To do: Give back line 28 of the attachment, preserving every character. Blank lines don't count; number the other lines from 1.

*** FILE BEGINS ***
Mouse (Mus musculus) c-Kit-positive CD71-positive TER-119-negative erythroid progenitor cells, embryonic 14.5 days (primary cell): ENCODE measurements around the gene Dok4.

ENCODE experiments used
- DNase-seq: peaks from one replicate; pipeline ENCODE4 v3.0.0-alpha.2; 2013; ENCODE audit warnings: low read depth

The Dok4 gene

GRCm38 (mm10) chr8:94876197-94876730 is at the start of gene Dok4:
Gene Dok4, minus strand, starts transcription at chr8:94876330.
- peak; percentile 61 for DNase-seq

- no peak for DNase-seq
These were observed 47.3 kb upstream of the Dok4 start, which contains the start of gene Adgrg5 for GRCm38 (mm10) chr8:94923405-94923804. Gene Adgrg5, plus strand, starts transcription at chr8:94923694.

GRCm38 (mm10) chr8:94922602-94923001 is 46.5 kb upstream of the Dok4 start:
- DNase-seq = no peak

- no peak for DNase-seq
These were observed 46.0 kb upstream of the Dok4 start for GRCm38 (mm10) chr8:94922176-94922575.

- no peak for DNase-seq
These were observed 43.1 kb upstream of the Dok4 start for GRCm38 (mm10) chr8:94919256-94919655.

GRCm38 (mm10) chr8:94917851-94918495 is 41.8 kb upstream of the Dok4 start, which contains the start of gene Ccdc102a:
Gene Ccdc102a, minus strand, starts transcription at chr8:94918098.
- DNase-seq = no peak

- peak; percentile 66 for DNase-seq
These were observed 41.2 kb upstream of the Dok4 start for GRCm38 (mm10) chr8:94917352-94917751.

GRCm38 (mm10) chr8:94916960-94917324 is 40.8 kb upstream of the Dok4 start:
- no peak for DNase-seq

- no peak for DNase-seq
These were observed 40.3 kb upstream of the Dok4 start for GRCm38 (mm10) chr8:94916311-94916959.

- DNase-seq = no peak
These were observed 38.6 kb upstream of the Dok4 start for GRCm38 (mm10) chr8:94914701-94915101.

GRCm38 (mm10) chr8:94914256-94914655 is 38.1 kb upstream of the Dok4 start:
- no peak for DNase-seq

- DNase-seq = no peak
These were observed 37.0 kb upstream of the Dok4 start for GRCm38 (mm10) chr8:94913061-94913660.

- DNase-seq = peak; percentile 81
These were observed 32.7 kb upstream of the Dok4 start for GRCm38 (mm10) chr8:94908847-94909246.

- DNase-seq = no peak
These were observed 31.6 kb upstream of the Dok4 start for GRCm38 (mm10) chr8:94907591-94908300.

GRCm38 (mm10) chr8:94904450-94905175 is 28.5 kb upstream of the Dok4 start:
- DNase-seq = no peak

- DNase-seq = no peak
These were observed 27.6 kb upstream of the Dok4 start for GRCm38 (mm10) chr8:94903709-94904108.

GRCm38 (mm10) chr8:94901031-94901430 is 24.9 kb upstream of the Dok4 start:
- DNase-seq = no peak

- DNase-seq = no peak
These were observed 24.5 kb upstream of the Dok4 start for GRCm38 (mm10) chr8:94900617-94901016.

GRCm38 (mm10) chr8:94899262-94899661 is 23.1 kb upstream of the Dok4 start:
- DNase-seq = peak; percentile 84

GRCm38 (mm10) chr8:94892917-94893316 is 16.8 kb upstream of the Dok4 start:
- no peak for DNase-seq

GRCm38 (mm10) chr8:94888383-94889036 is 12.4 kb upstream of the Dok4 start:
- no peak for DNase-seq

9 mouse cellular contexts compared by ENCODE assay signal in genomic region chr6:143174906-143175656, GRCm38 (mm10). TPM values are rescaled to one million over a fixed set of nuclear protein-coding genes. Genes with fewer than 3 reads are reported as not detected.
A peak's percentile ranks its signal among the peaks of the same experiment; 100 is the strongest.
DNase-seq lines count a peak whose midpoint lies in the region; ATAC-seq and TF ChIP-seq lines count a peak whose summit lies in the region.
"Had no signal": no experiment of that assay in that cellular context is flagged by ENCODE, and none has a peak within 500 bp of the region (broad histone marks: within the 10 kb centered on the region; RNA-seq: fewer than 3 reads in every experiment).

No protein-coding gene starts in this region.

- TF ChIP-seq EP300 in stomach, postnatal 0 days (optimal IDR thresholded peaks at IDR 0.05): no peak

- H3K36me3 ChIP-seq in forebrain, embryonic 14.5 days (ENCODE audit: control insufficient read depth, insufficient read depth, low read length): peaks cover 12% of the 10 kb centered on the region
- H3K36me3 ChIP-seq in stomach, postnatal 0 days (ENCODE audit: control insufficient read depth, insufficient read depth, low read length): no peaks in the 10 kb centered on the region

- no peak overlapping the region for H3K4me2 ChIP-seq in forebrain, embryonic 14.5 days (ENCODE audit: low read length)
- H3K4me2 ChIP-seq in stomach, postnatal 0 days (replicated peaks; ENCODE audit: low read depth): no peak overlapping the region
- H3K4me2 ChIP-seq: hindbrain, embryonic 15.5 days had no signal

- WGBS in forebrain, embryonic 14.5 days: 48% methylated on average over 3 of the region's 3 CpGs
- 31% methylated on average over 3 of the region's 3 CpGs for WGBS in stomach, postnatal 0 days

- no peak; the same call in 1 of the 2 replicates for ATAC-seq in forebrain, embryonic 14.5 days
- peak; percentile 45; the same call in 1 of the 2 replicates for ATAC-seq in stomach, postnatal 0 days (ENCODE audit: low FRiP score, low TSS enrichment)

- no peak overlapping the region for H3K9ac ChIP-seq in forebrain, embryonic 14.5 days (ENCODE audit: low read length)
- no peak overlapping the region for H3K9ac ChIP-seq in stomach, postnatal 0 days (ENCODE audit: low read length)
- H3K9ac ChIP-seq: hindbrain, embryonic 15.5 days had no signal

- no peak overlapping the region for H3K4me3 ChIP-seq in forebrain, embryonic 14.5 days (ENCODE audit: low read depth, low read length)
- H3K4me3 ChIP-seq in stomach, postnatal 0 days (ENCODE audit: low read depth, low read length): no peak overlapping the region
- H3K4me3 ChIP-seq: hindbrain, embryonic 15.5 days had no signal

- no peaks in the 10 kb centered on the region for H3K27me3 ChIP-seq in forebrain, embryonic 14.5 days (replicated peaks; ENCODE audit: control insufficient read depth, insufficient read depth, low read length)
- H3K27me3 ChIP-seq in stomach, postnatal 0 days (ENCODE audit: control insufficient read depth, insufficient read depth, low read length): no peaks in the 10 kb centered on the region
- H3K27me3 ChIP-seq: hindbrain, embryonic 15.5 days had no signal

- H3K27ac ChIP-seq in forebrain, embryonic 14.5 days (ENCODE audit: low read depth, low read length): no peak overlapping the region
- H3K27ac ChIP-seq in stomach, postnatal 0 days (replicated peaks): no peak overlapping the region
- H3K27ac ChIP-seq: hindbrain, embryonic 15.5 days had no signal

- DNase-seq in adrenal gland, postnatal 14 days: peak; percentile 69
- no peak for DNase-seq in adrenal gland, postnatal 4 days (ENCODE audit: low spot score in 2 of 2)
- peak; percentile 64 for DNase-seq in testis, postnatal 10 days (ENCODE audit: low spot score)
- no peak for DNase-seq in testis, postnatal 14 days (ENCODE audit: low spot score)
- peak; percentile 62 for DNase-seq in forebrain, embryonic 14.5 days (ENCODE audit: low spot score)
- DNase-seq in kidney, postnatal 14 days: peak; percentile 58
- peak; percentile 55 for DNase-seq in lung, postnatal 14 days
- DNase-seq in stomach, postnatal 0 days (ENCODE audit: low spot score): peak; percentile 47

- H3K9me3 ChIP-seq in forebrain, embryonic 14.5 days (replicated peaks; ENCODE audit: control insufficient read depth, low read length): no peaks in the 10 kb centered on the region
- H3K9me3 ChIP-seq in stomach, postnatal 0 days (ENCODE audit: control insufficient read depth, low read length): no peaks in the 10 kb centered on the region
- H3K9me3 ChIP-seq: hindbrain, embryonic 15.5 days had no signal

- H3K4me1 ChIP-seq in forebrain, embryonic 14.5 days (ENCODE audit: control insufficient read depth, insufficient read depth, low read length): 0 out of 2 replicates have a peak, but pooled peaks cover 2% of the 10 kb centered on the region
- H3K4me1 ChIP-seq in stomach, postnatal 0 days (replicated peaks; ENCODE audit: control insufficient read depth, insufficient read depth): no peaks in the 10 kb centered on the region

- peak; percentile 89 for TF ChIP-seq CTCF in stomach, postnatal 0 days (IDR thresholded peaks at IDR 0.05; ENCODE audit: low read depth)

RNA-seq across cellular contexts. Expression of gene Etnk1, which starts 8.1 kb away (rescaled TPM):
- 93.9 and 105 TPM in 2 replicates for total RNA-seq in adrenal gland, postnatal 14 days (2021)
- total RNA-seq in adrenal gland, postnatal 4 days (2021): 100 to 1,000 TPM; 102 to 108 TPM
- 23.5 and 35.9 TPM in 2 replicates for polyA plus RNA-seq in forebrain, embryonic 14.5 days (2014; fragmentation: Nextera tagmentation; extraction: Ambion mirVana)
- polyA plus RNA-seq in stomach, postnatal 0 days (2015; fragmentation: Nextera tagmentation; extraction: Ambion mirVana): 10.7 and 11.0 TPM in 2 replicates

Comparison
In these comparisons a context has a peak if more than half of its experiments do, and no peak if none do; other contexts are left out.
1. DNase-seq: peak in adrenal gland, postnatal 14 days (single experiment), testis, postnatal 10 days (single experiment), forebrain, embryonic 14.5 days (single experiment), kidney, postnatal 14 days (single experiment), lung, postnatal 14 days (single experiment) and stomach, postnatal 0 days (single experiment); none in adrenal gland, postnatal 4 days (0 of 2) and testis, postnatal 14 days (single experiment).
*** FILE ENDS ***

- no peak for DNase-seq